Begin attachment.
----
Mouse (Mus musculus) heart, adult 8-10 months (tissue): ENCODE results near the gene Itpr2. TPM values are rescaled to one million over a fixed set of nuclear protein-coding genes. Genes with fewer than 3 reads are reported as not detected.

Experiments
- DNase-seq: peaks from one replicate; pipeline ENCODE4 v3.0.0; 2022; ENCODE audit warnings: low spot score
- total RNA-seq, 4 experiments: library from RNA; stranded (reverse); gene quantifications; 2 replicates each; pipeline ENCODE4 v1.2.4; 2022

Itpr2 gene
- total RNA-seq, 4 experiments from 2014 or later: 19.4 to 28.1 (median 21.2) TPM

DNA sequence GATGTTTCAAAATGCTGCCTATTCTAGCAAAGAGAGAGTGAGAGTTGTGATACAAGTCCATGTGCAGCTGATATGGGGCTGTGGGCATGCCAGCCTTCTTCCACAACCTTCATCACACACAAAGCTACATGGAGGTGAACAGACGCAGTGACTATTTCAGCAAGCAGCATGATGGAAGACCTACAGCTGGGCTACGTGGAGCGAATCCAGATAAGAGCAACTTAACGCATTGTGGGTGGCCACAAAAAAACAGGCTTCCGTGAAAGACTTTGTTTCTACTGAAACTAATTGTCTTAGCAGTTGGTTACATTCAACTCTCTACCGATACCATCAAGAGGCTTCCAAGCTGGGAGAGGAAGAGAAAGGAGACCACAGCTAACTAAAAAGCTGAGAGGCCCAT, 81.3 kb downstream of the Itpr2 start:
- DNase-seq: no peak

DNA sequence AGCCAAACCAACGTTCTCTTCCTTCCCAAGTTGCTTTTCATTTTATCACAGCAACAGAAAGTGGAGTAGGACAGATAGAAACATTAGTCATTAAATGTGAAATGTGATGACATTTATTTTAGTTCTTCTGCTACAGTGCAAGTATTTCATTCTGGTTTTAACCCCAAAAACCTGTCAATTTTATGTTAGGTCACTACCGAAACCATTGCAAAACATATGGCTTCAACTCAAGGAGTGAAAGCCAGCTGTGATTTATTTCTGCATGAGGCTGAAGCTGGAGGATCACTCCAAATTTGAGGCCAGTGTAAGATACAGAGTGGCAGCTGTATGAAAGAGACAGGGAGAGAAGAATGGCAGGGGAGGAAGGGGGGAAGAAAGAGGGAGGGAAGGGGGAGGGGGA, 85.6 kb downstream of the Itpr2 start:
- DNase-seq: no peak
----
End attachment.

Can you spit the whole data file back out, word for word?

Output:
Mouse (Mus musculus) heart, adult 8-10 months (tissue): ENCODE results near the gene Itpr2. TPM values are rescaled to one million over a fixed set of nuclear protein-coding genes. Genes with fewer than 3 reads are reported as not detected.

Experiments
- DNase-seq: peaks from one replicate; pipeline ENCODE4 v3.0.0; 2022; ENCODE audit warnings: low spot score
- total RNA-seq, 4 experiments: library from RNA; stranded (reverse); gene quantifications; 2 replicates each; pipeline ENCODE4 v1.2.4; 2022

Itpr2 gene
- total RNA-seq, 4 experiments from 2014 or later: 19.4 to 28.1 (median 21.2) TPM

DNA sequence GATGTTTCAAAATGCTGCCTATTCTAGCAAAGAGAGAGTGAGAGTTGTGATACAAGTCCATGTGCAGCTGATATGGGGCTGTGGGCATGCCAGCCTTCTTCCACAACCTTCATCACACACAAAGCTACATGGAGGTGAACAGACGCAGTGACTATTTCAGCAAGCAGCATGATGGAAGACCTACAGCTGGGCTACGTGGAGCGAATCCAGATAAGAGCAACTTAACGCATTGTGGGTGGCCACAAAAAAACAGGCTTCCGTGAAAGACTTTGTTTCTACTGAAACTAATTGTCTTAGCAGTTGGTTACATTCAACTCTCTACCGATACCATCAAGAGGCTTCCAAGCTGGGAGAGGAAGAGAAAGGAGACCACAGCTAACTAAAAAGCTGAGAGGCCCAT, 81.3 kb downstream of the Itpr2 start:
- DNase-seq: no peak

DNA sequence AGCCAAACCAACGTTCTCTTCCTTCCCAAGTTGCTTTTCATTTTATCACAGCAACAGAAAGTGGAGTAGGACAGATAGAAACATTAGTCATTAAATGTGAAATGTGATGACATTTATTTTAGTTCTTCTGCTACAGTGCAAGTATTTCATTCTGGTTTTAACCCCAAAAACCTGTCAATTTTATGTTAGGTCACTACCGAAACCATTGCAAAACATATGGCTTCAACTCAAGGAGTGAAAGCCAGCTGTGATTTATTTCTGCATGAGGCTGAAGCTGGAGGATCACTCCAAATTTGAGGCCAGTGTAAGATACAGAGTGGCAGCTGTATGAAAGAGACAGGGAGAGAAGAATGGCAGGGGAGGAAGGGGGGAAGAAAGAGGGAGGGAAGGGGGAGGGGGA, 85.6 kb downstream of the Itpr2 start:
- DNase-seq: no peak